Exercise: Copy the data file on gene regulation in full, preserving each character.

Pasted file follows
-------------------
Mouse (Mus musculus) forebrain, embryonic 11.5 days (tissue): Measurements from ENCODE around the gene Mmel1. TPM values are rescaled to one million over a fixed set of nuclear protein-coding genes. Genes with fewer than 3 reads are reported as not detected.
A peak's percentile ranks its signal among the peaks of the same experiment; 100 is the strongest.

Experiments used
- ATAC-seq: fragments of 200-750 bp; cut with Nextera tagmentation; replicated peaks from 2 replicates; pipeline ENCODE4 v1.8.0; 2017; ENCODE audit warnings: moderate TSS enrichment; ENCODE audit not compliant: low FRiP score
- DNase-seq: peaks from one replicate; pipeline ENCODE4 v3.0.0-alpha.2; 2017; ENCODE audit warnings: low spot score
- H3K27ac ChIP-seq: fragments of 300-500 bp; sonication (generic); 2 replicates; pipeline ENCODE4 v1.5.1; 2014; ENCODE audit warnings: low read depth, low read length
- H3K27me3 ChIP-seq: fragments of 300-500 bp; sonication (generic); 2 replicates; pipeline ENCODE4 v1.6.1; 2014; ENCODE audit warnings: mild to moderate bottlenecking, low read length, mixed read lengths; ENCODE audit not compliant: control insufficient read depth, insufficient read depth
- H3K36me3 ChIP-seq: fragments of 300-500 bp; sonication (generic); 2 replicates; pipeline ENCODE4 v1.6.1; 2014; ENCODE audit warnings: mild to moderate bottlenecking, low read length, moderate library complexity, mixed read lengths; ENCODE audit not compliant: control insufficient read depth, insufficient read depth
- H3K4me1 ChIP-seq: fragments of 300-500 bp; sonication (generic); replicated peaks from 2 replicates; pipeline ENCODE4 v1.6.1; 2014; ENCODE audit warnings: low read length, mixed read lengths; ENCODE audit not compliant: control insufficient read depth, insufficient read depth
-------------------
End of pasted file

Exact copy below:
Mouse (Mus musculus) forebrain, embryonic 11.5 days (tissue): Measurements from ENCODE around the gene Mmel1. TPM values are rescaled to one million over a fixed set of nuclear protein-coding genes. Genes with fewer than 3 reads are reported as not detected.
A peak's percentile ranks its signal among the peaks of the same experiment; 100 is the strongest.

Experiments used
- ATAC-seq: fragments of 200-750 bp; cut with Nextera tagmentation; replicated peaks from 2 replicates; pipeline ENCODE4 v1.8.0; 2017; ENCODE audit warnings: moderate TSS enrichment; ENCODE audit not compliant: low FRiP score
- DNase-seq: peaks from one replicate; pipeline ENCODE4 v3.0.0-alpha.2; 2017; ENCODE audit warnings: low spot score
- H3K27ac ChIP-seq: fragments of 300-500 bp; sonication (generic); 2 replicates; pipeline ENCODE4 v1.5.1; 2014; ENCODE audit warnings: low read depth, low read length
- H3K27me3 ChIP-seq: fragments of 300-500 bp; sonication (generic); 2 replicates; pipeline ENCODE4 v1.6.1; 2014; ENCODE audit warnings: mild to moderate bottlenecking, low read length, mixed read lengths; ENCODE audit not compliant: control insufficient read depth, insufficient read depth
- H3K36me3 ChIP-seq: fragments of 300-500 bp; sonication (generic); 2 replicates; pipeline ENCODE4 v1.6.1; 2014; ENCODE audit warnings: mild to moderate bottlenecking, low read length, moderate library complexity, mixed read lengths; ENCODE audit not compliant: control insufficient read depth, insufficient read depth
- H3K4me1 ChIP-seq: fragments of 300-500 bp; sonication (generic); replicated peaks from 2 replicates; pipeline ENCODE4 v1.6.1; 2014; ENCODE audit warnings: low read length, mixed read lengths; ENCODE audit not compliant: control insufficient read depth, insufficient read depth